Offline loowaters

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Re: Emeril Chicago Style Pizza Recipe..
« Reply #4 on: May 14, 2009, 08:35:33 PM »
Thorough work there Peter, as if we expect anything less.  I was going to convert all this myself when I had some time tomorrow morning but you beat me to it.  I guess for a same day dough that's not too much yeast.  I kinda knee jerked the reaction because it seems many online recipes just go with the whole packet regardless of how much flour is being used.  In fairness, most of those recipes are same day doughs.  So, my apologies to Emeril, and my thanks to you for spending the time on it...I'm sure someone will give it a go. 

Loo
Using pizza to expand my waistline since 1969!

Offline Pete-zza

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Re: Emeril Chicago Style Pizza Recipe..
« Reply #5 on: May 14, 2009, 09:18:44 PM »
Loo,

I must say that I have some reservations about a dough that has a hydration of almost 57% and oil at almost 18%. And that is with water at 8.1 oz. per cup. Maybe Emeril uses a heavier hand than I used for purposes of my analysis. I think I would be judicious in the amount of water and oil used.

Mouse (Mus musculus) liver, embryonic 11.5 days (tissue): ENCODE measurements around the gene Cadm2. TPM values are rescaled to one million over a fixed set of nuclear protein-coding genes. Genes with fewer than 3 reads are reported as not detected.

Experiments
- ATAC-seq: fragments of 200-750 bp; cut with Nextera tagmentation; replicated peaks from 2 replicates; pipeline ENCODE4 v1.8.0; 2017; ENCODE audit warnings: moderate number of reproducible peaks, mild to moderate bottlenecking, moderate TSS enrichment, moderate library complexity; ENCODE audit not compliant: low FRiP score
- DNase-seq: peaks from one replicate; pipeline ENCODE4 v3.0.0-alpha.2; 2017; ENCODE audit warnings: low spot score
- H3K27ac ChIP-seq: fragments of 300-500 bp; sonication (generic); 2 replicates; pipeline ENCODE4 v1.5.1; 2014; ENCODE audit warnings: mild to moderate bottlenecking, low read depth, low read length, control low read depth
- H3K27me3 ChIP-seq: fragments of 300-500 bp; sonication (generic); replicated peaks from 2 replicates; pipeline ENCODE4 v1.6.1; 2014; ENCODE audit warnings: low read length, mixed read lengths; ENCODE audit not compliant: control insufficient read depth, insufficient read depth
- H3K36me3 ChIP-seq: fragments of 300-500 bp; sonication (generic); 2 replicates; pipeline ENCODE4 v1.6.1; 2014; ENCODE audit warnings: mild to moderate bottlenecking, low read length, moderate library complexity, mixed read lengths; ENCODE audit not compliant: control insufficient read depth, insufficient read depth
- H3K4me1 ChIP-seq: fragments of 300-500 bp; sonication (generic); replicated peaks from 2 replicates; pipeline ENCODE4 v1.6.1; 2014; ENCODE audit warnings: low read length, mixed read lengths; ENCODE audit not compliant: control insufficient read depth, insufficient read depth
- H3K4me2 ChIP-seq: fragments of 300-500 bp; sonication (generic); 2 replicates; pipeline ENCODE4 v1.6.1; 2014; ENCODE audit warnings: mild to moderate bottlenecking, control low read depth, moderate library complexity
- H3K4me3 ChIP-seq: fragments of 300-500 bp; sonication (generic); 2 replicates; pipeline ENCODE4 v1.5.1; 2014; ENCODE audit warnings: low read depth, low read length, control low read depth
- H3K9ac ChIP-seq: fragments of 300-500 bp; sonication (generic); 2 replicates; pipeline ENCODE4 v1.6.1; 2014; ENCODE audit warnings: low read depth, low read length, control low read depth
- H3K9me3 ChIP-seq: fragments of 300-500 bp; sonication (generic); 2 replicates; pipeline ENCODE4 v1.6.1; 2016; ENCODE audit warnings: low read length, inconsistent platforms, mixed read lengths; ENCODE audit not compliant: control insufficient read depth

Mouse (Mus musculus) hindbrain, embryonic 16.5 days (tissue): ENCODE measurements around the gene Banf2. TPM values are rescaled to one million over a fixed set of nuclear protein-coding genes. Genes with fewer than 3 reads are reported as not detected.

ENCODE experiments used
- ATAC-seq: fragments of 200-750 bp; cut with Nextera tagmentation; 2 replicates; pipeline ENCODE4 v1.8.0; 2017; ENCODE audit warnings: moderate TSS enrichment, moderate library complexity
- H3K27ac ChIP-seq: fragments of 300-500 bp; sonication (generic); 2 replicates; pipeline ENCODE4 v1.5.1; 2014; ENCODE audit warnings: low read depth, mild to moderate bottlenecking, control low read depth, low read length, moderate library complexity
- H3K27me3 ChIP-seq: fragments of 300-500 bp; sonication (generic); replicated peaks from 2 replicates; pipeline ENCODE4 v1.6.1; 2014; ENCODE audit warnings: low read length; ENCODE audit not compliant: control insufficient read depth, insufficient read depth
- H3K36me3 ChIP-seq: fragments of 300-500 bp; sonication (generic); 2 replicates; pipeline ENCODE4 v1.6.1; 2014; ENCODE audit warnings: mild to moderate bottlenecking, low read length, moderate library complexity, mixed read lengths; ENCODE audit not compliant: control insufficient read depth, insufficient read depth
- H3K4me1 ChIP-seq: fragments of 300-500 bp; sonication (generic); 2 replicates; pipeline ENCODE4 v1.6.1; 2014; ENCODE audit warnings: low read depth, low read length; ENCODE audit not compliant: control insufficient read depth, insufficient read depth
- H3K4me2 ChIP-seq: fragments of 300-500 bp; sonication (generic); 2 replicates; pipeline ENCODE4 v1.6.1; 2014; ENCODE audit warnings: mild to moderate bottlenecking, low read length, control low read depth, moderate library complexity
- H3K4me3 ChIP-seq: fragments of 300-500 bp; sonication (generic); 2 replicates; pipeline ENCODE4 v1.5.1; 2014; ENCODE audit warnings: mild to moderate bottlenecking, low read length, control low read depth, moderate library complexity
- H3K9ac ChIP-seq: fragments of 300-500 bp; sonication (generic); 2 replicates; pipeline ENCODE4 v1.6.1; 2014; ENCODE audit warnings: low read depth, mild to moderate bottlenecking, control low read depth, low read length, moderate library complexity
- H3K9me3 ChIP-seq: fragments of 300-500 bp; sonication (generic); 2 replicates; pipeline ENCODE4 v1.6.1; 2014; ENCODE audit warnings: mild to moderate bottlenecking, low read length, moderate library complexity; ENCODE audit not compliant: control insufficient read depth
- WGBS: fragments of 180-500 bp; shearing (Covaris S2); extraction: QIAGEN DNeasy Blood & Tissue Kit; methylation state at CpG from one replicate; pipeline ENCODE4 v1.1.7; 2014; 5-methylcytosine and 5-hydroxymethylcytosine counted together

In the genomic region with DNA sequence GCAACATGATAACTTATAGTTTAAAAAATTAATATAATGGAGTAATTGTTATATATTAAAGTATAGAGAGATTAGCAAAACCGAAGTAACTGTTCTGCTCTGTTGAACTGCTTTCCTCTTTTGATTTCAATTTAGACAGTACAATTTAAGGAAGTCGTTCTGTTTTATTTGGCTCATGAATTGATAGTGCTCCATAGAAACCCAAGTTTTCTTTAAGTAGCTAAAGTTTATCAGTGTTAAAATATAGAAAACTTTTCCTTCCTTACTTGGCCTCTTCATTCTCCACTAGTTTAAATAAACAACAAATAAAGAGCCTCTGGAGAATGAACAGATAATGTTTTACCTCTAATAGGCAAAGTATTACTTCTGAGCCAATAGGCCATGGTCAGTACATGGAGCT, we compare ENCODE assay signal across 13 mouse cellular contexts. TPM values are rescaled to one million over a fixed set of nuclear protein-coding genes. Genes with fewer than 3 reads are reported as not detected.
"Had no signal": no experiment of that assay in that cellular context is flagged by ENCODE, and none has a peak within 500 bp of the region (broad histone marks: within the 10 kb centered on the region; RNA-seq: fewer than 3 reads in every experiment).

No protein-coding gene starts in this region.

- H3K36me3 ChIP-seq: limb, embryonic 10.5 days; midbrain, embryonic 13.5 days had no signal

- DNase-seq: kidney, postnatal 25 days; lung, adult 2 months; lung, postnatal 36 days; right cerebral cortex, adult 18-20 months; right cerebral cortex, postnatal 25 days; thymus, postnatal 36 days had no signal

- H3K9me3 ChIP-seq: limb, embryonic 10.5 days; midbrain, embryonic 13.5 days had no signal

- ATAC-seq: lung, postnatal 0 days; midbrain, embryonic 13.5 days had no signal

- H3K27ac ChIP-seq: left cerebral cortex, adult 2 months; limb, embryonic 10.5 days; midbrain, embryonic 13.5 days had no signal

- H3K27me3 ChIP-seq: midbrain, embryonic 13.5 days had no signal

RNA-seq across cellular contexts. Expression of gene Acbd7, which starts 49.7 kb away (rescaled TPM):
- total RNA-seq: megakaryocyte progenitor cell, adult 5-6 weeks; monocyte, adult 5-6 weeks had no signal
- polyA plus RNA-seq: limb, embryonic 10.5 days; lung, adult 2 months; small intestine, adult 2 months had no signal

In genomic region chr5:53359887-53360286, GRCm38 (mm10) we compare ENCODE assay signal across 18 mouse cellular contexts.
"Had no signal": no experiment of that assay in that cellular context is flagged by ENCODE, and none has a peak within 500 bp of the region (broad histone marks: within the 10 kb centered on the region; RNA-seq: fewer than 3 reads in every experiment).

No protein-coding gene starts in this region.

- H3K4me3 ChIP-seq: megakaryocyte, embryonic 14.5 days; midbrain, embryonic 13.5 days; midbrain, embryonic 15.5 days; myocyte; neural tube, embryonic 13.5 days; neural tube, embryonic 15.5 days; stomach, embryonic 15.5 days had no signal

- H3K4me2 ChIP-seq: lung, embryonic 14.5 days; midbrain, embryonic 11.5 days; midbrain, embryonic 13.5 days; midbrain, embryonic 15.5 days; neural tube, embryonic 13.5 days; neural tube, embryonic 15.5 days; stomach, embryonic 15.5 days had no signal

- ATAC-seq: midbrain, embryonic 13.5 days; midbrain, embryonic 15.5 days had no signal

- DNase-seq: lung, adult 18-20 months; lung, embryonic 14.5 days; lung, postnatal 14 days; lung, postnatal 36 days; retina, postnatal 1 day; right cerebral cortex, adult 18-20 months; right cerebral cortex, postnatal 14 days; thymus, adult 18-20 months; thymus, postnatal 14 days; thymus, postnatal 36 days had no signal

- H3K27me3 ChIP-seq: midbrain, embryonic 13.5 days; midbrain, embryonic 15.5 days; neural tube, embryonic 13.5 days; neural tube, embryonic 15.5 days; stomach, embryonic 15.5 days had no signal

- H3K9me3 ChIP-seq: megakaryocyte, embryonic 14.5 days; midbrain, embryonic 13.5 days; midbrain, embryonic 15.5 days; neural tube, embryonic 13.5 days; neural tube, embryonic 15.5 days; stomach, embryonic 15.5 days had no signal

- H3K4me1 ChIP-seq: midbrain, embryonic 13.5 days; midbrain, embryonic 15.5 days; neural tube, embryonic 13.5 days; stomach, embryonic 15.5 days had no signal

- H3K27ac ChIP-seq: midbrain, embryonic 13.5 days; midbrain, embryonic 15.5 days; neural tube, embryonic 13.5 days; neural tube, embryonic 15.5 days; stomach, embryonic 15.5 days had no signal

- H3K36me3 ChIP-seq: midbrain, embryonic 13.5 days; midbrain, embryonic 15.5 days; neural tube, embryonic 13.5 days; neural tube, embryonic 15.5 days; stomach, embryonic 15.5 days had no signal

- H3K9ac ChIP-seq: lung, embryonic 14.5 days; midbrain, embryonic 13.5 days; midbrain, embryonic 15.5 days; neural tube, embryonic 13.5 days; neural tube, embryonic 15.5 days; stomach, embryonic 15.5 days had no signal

Peter

Offline Randy

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Re: Emeril Chicago Style Pizza Recipe..
« Reply #6 on: May 15, 2009, 02:26:19 PM »
loo. I think it gets down to the fact that most people by far do not buy yeast by the pound or the bottle like we do.  The yeast packet years ago was probably set to a single use size to avoid keeping yeast for too long then having the yeast fail giving the maker a black eye.  From a cost stand point newbie bakers will buy the little three pack I bet every time.  Just common sense to set newbie recipes around the yeast packet.

Randy

Offline Witt

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Re: Emeril Chicago Style Pizza Recipe..
« Reply #7 on: May 18, 2009, 06:17:05 PM »
ok....who's makin one of these?  lol

I have 9/10/14 inch pans....nothing 12. 

Report back soon please....me curious.  thanks.

Offline Pete-zza

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Re: Emeril Chicago Style Pizza Recipe..
« Reply #8 on: May 18, 2009, 07:13:02 PM »
Witt,

No 12" pan? No problem:

9" Version
All-Purpose/Semolina Flour Blend (100%):